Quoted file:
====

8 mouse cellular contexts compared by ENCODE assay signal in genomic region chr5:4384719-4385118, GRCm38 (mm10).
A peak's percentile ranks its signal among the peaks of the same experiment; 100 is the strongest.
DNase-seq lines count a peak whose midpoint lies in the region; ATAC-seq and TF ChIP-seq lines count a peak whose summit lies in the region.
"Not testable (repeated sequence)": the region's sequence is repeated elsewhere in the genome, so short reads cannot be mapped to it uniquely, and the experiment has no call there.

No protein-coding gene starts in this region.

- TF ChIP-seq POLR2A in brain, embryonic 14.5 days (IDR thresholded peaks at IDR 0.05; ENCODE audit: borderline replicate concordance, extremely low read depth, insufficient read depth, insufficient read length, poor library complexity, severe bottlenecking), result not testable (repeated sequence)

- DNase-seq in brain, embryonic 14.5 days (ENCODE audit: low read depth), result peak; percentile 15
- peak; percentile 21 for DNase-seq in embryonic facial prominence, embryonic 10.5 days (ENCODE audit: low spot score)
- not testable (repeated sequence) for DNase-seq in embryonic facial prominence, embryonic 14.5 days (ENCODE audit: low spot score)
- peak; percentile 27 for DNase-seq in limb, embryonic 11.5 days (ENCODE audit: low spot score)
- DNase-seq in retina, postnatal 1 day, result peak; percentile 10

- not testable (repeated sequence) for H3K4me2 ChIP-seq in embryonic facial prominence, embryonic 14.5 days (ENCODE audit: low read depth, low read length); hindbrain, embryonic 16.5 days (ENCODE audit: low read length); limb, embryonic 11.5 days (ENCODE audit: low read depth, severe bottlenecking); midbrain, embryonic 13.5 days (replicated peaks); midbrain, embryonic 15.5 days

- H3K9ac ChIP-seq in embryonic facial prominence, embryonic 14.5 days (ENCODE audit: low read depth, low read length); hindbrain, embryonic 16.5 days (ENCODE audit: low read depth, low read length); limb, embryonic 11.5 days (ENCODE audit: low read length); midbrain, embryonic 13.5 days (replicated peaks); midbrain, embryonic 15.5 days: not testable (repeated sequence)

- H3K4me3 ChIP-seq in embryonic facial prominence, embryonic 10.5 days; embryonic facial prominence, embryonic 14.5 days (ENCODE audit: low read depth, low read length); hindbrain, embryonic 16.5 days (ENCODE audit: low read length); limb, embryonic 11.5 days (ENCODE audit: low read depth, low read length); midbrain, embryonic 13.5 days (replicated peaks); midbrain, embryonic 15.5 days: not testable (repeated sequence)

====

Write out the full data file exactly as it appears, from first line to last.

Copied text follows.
8 mouse cellular contexts compared by ENCODE assay signal in genomic region chr5:4384719-4385118, GRCm38 (mm10).
A peak's percentile ranks its signal among the peaks of the same experiment; 100 is the strongest.
DNase-seq lines count a peak whose midpoint lies in the region; ATAC-seq and TF ChIP-seq lines count a peak whose summit lies in the region.
"Not testable (repeated sequence)": the region's sequence is repeated elsewhere in the genome, so short reads cannot be mapped to it uniquely, and the experiment has no call there.

No protein-coding gene starts in this region.

- TF ChIP-seq POLR2A in brain, embryonic 14.5 days (IDR thresholded peaks at IDR 0.05; ENCODE audit: borderline replicate concordance, extremely low read depth, insufficient read depth, insufficient read length, poor library complexity, severe bottlenecking), result not testable (repeated sequence)

- DNase-seq in brain, embryonic 14.5 days (ENCODE audit: low read depth), result peak; percentile 15
- peak; percentile 21 for DNase-seq in embryonic facial prominence, embryonic 10.5 days (ENCODE audit: low spot score)
- not testable (repeated sequence) for DNase-seq in embryonic facial prominence, embryonic 14.5 days (ENCODE audit: low spot score)
- peak; percentile 27 for DNase-seq in limb, embryonic 11.5 days (ENCODE audit: low spot score)
- DNase-seq in retina, postnatal 1 day, result peak; percentile 10

- not testable (repeated sequence) for H3K4me2 ChIP-seq in embryonic facial prominence, embryonic 14.5 days (ENCODE audit: low read depth, low read length); hindbrain, embryonic 16.5 days (ENCODE audit: low read length); limb, embryonic 11.5 days (ENCODE audit: low read depth, severe bottlenecking); midbrain, embryonic 13.5 days (replicated peaks); midbrain, embryonic 15.5 days

- H3K9ac ChIP-seq in embryonic facial prominence, embryonic 14.5 days (ENCODE audit: low read depth, low read length); hindbrain, embryonic 16.5 days (ENCODE audit: low read depth, low read length); limb, embryonic 11.5 days (ENCODE audit: low read length); midbrain, embryonic 13.5 days (replicated peaks); midbrain, embryonic 15.5 days: not testable (repeated sequence)

- H3K4me3 ChIP-seq in embryonic facial prominence, embryonic 10.5 days; embryonic facial prominence, embryonic 14.5 days (ENCODE audit: low read depth, low read length); hindbrain, embryonic 16.5 days (ENCODE audit: low read length); limb, embryonic 11.5 days (ENCODE audit: low read depth, low read length); midbrain, embryonic 13.5 days (replicated peaks); midbrain, embryonic 15.5 days: not testable (repeated sequence)